Terror network eyeing U.S. outposts worldwide, official says
June 17, 1999
WASHINGTON (CNN) -- Since bombings at two U.S. embassies in east Africa last August, a terrorist network allegedly headed by Osama bin Laden has targeted American diplomatic facilities on every continent, a counterterrorism official told CNN Thursday.
Between August 1998 and January 1999, U.S. outposts overseas received more than 650 threats from the bid Laden network. Intelligence officials told CNN they have been receiving about six credible terrorist threats a day from people believed to be affiliated with him.
The counterterrorism official, who asked not to be named, said the "pattern of activity" by the bin Laden network "ebbs and flows," with periodic spurts of "intensive activity." One such time was last December, when U.S. diplomatic facilities on every continent were targeted.
Based on intercepted conversations and other intelligence information, U.S. officials have said that they believe bin Laden "may be in the final stages" of planning an attack against the United States.
While the most likely targets would be in the Middle East or Africa, U.S. officials are refusing to rule out the possibility of an attack on American soil, including in Washington.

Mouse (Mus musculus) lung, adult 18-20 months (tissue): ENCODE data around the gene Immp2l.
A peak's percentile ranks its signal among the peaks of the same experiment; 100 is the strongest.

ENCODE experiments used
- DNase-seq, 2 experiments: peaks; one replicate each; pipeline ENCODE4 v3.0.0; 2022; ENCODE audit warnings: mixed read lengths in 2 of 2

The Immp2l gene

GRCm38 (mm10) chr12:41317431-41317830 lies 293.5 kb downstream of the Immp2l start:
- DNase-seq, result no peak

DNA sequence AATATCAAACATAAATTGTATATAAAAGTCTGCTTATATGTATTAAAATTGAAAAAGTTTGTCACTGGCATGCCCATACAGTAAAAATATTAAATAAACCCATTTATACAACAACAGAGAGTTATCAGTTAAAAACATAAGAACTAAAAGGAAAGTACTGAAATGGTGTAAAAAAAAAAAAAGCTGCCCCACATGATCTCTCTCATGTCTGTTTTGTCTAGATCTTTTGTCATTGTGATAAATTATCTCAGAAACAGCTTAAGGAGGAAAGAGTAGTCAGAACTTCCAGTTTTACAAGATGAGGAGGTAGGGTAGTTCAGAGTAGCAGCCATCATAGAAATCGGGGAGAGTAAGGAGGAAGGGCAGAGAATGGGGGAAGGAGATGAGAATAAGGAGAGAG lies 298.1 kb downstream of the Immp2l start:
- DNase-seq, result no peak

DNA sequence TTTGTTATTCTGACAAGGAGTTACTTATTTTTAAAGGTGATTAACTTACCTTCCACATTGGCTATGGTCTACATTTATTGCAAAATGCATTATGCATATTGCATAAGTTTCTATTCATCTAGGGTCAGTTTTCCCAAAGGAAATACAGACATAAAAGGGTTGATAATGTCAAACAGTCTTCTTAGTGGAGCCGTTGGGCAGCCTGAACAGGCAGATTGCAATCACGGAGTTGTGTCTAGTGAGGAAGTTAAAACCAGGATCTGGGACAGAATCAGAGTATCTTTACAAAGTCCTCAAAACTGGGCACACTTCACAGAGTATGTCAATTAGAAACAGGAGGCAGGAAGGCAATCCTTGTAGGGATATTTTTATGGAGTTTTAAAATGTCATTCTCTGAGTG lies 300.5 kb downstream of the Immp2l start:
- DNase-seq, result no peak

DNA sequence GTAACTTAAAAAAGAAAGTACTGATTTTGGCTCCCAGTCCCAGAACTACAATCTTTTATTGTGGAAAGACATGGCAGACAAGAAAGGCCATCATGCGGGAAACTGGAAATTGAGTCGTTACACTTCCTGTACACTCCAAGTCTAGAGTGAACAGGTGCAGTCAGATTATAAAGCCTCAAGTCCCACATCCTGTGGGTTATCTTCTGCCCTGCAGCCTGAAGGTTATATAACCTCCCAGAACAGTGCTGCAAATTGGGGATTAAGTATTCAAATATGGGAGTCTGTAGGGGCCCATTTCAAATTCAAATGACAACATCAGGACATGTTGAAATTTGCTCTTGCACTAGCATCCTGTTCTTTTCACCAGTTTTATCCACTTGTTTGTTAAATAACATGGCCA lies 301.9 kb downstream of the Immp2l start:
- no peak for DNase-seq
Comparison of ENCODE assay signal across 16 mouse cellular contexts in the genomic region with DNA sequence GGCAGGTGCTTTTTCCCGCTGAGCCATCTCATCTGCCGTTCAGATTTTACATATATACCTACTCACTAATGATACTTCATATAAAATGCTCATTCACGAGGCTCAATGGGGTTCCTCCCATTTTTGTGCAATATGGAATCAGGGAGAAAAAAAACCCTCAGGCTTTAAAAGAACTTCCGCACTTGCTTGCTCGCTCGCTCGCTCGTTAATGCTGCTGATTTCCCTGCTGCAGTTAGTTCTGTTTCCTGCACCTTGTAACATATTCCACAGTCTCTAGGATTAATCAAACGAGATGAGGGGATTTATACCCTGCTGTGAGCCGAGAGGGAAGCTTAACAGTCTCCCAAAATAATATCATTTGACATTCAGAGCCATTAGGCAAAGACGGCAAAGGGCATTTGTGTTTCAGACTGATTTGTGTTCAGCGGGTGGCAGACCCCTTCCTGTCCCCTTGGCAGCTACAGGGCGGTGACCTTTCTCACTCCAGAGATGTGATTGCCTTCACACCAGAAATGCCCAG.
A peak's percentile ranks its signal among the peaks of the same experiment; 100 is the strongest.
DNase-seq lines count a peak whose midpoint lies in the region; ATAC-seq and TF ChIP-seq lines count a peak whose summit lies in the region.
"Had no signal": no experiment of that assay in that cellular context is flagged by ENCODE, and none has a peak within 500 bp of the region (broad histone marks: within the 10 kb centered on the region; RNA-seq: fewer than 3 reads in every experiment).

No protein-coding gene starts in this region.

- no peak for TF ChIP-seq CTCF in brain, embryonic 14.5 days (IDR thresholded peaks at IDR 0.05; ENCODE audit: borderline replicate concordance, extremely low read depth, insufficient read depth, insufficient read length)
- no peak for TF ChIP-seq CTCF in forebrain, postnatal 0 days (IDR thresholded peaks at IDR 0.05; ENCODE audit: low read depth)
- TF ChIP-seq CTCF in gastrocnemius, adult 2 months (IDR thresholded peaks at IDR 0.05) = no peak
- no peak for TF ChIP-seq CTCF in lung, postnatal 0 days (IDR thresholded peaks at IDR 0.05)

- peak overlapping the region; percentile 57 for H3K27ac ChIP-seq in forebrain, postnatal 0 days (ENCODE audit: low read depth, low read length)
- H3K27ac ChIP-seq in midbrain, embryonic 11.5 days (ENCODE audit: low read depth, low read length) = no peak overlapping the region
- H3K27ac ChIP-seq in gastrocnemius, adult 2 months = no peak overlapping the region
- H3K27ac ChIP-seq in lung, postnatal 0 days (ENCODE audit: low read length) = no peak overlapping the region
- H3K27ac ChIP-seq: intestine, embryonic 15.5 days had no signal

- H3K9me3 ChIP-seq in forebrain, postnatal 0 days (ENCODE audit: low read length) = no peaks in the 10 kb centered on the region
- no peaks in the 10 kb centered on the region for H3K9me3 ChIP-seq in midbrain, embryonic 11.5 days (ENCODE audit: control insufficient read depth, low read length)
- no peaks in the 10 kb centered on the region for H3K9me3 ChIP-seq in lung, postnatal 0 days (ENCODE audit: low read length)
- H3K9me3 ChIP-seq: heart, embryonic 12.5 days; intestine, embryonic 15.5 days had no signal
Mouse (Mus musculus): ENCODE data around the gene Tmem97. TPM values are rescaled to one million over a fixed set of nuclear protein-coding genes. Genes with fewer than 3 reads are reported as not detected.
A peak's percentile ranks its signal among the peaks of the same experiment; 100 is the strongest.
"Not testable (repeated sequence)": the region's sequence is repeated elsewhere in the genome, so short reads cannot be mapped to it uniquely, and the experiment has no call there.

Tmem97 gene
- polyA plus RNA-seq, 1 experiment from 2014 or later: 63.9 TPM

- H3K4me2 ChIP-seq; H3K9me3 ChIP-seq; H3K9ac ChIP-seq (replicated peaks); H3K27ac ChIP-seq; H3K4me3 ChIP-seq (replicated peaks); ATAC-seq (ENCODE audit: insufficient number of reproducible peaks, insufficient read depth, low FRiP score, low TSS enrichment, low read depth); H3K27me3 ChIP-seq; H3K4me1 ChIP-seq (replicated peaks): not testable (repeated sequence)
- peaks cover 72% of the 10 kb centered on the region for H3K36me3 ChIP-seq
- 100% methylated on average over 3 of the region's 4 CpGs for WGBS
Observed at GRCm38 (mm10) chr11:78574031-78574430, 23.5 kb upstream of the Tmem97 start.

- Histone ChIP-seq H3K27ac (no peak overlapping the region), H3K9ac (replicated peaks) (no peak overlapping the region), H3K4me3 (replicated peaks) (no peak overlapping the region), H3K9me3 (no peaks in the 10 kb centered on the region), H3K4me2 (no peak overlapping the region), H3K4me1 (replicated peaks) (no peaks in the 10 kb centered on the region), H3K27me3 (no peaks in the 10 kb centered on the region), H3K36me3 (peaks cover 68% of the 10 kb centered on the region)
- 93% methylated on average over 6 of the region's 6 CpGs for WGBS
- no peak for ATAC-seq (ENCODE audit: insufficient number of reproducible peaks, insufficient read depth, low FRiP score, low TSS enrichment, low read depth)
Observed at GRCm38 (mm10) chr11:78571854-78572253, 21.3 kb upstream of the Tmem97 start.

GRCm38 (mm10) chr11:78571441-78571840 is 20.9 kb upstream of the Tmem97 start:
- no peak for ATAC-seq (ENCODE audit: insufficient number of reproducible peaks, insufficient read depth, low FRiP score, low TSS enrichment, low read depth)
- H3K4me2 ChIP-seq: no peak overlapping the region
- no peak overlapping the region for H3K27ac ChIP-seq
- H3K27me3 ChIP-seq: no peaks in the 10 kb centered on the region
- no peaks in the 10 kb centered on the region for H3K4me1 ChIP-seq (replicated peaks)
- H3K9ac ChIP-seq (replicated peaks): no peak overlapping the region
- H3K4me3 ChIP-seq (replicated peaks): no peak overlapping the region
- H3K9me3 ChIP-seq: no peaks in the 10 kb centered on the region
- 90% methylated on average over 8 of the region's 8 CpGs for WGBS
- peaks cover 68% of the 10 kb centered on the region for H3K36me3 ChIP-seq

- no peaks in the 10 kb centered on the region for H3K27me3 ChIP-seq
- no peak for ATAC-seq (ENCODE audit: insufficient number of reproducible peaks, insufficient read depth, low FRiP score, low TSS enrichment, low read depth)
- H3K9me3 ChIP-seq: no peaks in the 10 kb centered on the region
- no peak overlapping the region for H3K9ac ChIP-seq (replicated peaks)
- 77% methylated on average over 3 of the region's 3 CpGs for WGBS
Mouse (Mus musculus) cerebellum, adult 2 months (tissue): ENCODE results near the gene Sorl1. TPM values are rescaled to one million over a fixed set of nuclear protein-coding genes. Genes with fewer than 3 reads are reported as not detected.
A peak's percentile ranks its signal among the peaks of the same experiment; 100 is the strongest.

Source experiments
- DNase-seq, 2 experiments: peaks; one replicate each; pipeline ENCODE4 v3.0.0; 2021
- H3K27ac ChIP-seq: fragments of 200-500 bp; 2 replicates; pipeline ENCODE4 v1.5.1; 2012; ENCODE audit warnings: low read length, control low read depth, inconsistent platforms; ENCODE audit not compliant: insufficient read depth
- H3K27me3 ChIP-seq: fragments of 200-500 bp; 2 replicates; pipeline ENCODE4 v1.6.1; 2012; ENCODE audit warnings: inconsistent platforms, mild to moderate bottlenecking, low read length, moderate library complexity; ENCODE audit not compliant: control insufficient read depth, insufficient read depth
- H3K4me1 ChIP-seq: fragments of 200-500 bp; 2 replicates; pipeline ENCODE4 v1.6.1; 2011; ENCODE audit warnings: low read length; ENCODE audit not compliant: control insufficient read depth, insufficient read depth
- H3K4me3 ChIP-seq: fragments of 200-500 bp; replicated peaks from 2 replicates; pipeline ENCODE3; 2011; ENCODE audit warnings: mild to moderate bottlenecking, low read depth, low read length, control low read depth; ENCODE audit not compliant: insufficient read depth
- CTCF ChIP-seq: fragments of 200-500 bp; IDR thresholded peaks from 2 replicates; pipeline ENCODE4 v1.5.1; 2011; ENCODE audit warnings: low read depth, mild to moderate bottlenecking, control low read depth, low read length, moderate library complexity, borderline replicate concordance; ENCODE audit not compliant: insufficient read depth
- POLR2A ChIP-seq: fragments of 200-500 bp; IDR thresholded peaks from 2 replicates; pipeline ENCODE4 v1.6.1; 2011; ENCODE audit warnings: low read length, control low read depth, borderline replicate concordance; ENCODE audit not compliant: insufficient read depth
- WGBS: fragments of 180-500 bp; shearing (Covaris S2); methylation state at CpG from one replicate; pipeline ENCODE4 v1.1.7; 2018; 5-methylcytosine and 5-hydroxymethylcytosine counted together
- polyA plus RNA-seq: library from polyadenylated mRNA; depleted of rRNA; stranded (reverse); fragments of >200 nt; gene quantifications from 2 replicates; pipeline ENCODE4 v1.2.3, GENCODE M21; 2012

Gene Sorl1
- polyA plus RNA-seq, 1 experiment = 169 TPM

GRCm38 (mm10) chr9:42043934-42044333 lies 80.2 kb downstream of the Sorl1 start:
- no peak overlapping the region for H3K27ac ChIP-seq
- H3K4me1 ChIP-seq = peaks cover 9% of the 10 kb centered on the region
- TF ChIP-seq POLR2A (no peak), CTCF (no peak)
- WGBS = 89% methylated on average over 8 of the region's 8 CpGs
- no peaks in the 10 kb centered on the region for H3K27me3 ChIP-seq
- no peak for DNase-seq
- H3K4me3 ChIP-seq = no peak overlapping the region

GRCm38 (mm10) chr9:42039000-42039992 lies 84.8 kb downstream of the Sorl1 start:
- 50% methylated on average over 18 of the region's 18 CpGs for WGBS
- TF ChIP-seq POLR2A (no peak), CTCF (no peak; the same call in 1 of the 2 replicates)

On June 10, the State Department issued a worldwide caution to American travelers that specifically named bin Laden. The son of a Saudi Arabian billionaire, bin Laden has been indicted in the United States for masterminding simultaneous bombings of embassies in Kenya and Tanzania last August that left 224 people dead.
The indictment charges that bin Laden and another suspect, Ayman al-Zawahiri, issued a fatwa, or religious edict, in February 1988 calling on Muslims to kill Americans, including civilians, "anywhere in the world where they can be found."
CNN has learned that the most specific concern is about embassies in Mozambique, Senegal and Ghana, all of which are believed to have been under recent surveillance by possible terrorists.
After the embassy bombings, the United States launched cruise missile attacks against camps allegedly used by bin Laden in Afghanistan and bombed a suspected munitions plant in Sudan.
U.S. officials say bin Laden is allegedly trying to obtain chemical and biological weapons from a number of sources -- including former Soviet-bloc nations -- for possible use in terrorist attacks.
Correspondents Peter Bergen, Carl Rochelle, Chris Plante and Pierre Thomas contributed to this report.
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Bin Laden feared to be planning terrorist attack
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